Maybe a better question could be,

What is it about you that surfaces in an online environment and would not come up anywhere else?

Things change depending on how you frame the question, don't you think? The first question seems to call for a battle of opposites between virtual and real. The second question could well ignore superficial dualities and deal with more important things, in my opinion.

I think it is not possible to hide who you are after having written for, say, four years online. If you pretend, I think you may fool a beginner, someone who goes for convenient quotables in your posts instead of consistency. Because reading, after all, is a choice between what you would like it to mean and what it actually means, seasoned with lots of tolerance for what you cannot tell clearly yet.

I think I need uncle Whitman to help me express what I mean,

"All truths wait in all things,
They neither hasten their own delivery nor resist it,
They do not need the obstetric forceps of the surgeon,
The insignificant is as big to me as any,
(What is less or more than a touch)..."#1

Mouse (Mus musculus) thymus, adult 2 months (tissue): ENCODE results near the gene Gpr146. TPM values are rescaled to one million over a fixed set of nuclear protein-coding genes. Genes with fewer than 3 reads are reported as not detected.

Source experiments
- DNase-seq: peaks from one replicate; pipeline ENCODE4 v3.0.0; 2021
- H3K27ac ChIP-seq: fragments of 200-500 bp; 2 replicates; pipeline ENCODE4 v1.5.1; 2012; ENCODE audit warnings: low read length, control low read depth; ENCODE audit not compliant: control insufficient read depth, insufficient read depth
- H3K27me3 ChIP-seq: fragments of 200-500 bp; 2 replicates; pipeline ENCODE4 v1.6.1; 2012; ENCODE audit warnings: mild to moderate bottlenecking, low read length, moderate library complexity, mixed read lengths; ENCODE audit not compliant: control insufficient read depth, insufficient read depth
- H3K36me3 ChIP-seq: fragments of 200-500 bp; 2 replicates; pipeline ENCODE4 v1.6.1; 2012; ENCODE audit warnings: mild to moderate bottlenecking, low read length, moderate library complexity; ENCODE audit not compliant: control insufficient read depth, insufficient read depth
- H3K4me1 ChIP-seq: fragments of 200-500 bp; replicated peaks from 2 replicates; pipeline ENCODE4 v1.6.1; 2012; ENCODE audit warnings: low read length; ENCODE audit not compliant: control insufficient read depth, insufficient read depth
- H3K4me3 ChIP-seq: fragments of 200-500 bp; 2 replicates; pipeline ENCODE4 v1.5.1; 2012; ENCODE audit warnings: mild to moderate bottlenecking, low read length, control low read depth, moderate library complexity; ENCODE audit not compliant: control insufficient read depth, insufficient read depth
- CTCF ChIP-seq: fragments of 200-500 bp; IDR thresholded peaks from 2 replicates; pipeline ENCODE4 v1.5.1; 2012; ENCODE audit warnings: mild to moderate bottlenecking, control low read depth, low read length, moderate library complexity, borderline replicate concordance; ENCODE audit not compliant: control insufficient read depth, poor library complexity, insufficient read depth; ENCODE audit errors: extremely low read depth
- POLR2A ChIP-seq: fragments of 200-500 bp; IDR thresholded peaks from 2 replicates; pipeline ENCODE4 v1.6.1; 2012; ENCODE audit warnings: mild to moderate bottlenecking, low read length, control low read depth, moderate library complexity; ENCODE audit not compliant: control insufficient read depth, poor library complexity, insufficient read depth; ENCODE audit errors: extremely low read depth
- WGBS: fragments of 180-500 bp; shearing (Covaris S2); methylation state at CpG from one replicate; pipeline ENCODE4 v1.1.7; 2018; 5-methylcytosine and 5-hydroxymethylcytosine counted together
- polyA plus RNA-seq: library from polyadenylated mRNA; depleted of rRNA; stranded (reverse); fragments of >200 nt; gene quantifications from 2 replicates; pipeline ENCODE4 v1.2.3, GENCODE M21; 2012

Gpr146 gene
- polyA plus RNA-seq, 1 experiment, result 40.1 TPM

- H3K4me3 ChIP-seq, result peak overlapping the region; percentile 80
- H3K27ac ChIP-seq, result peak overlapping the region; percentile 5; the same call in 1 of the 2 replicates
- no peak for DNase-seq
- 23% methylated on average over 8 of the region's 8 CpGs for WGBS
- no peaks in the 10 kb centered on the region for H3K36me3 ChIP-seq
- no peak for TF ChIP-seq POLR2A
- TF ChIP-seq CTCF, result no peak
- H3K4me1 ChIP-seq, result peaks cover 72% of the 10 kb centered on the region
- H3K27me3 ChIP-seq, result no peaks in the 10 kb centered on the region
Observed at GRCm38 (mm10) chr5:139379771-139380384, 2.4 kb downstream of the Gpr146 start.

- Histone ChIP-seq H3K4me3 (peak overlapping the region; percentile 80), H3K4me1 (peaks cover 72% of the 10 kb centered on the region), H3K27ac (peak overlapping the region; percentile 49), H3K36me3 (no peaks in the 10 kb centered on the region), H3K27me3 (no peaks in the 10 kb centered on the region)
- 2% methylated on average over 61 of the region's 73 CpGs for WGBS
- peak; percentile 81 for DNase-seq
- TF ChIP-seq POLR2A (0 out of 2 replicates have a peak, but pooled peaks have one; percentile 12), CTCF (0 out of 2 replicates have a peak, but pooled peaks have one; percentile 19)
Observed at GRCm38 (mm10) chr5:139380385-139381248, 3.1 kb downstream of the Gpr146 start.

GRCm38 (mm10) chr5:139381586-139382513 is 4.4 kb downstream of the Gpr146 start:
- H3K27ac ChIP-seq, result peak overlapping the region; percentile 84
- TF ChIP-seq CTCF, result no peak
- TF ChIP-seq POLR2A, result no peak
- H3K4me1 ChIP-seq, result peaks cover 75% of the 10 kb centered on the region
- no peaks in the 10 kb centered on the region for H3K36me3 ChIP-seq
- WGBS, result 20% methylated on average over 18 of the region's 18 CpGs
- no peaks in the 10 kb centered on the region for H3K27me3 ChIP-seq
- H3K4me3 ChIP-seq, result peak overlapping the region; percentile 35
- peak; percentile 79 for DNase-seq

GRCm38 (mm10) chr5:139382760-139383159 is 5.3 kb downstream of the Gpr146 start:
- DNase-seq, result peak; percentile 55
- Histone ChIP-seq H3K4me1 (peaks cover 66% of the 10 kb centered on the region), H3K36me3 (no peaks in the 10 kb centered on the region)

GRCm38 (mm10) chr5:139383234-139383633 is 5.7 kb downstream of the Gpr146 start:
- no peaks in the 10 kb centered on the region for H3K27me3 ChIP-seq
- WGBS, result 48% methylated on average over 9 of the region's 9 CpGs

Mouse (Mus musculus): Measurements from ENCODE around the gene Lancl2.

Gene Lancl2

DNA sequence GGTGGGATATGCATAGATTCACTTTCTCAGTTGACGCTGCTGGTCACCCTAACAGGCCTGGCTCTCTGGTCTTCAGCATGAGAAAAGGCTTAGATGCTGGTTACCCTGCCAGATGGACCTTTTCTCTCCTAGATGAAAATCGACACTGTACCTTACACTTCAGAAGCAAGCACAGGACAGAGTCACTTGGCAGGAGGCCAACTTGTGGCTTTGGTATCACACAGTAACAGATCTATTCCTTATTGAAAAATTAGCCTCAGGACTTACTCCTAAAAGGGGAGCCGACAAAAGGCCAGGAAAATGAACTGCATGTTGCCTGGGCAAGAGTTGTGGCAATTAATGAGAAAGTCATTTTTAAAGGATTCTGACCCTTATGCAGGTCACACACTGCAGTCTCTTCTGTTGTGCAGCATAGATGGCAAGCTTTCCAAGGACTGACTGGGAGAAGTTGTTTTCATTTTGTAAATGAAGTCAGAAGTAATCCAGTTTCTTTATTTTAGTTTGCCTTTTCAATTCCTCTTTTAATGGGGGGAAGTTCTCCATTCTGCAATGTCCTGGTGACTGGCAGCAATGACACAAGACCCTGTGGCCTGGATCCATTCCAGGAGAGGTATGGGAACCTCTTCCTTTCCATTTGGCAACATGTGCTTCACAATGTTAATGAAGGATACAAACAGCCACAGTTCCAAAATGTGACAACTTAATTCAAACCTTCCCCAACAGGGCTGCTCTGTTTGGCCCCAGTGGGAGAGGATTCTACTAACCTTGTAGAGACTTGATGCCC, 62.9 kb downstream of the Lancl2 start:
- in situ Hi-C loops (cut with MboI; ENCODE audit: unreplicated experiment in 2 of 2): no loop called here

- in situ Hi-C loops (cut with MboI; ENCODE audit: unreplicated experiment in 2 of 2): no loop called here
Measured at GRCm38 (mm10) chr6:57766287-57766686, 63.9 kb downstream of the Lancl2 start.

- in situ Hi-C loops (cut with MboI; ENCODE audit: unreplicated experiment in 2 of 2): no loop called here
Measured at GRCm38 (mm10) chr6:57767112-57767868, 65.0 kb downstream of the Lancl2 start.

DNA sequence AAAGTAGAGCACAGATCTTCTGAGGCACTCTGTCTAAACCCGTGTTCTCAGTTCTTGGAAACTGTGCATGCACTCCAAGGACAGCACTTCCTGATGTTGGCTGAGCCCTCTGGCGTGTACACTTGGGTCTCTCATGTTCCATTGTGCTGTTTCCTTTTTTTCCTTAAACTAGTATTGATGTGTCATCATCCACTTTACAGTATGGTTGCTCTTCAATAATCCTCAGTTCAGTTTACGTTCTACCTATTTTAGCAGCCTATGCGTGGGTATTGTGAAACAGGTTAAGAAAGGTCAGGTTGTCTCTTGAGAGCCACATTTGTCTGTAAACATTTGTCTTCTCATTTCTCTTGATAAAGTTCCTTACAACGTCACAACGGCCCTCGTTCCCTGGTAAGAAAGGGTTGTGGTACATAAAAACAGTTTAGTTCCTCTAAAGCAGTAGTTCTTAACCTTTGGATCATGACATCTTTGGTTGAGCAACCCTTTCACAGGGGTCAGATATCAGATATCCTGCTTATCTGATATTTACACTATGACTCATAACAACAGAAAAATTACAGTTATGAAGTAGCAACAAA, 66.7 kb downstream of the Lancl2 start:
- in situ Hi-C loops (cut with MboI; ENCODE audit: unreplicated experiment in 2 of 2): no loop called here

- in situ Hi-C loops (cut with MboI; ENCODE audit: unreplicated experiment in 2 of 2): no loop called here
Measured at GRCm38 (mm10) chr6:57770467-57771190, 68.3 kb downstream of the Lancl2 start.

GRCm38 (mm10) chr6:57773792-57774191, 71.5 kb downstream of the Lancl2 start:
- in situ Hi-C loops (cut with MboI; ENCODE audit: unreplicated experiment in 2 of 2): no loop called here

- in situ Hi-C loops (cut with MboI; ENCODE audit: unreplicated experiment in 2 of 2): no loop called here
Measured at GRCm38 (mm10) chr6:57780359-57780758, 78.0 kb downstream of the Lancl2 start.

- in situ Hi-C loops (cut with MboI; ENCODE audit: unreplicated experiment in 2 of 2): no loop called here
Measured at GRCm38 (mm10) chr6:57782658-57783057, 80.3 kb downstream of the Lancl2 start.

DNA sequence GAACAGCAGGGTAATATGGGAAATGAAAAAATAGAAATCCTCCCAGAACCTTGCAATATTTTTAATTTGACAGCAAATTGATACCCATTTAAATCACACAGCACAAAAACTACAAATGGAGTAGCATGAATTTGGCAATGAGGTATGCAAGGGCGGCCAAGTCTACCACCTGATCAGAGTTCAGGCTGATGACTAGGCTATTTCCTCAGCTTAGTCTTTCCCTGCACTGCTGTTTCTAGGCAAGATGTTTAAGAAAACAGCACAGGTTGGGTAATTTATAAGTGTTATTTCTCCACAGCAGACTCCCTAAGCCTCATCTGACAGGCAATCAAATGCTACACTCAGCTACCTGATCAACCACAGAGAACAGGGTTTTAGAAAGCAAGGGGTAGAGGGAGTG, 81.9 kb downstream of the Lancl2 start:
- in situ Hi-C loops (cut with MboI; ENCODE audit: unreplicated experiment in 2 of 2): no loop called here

Things are there, if you want to read them. That simple.

Those who have been reading my tweets or listened to my mini-podcasts know that I love poetry and poetic prose fragments. You may find the most varied kind of poems there in English and in Spanish, but I know that there is an underlying theme in my choices. My search, my drive in finding them is an exploration of how different voices have managed the struggle of making sense of the world, while living in touch with the mysterious interstices between fantasy and reality.

So, for instance, for Borges, reality and dreams are really hard to tell from each other. His point of view is that of Leo Di Caprio's in Inception. (By the way, I learnt that the film director read a lot from Borges before writing the script).

Cortázar, far from the academic and classical allusions so typical in Borges, made his point speaking of objects that surround us everyday. Listen to him,

"Now I write birds.
I do not see them come, I do not choose them.
They are suddenly there, they are this.
A swarm of words
in the barbed wire of the page,
screeching, pecking, rain of wings
and me, without any bread left to give them, just
letting them come. Maybe
that's a tree
or perhaps
love." #2

Cortázar is an ordinary man with an extraordinary predisposition to weave poetry with whatever signals he comes across. He is a feeler, a noticer, a dailyshooter.